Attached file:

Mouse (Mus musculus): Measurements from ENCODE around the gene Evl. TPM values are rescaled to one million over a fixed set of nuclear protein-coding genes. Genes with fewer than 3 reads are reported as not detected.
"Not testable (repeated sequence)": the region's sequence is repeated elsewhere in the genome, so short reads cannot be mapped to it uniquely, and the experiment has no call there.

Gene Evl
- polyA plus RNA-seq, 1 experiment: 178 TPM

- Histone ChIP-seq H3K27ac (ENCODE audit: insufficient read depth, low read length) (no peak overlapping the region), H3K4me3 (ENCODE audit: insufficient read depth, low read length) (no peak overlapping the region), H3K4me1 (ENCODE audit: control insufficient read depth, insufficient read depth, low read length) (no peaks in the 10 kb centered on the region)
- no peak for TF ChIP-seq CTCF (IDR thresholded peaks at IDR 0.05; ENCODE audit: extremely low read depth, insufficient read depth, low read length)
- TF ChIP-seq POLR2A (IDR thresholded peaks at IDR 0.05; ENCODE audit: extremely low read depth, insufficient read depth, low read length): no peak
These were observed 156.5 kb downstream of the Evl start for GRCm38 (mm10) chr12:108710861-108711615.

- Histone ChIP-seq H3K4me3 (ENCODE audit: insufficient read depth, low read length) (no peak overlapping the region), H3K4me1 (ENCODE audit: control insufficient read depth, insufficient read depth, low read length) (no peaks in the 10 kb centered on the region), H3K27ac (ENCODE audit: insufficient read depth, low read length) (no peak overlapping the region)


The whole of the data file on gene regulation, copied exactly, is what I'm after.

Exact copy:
Mouse (Mus musculus): Measurements from ENCODE around the gene Evl. TPM values are rescaled to one million over a fixed set of nuclear protein-coding genes. Genes with fewer than 3 reads are reported as not detected.
"Not testable (repeated sequence)": the region's sequence is repeated elsewhere in the genome, so short reads cannot be mapped to it uniquely, and the experiment has no call there.

Gene Evl
- polyA plus RNA-seq, 1 experiment: 178 TPM

- Histone ChIP-seq H3K27ac (ENCODE audit: insufficient read depth, low read length) (no peak overlapping the region), H3K4me3 (ENCODE audit: insufficient read depth, low read length) (no peak overlapping the region), H3K4me1 (ENCODE audit: control insufficient read depth, insufficient read depth, low read length) (no peaks in the 10 kb centered on the region)
- no peak for TF ChIP-seq CTCF (IDR thresholded peaks at IDR 0.05; ENCODE audit: extremely low read depth, insufficient read depth, low read length)
- TF ChIP-seq POLR2A (IDR thresholded peaks at IDR 0.05; ENCODE audit: extremely low read depth, insufficient read depth, low read length): no peak
These were observed 156.5 kb downstream of the Evl start for GRCm38 (mm10) chr12:108710861-108711615.

- Histone ChIP-seq H3K4me3 (ENCODE audit: insufficient read depth, low read length) (no peak overlapping the region), H3K4me1 (ENCODE audit: control insufficient read depth, insufficient read depth, low read length) (no peaks in the 10 kb centered on the region), H3K27ac (ENCODE audit: insufficient read depth, low read length) (no peak overlapping the region)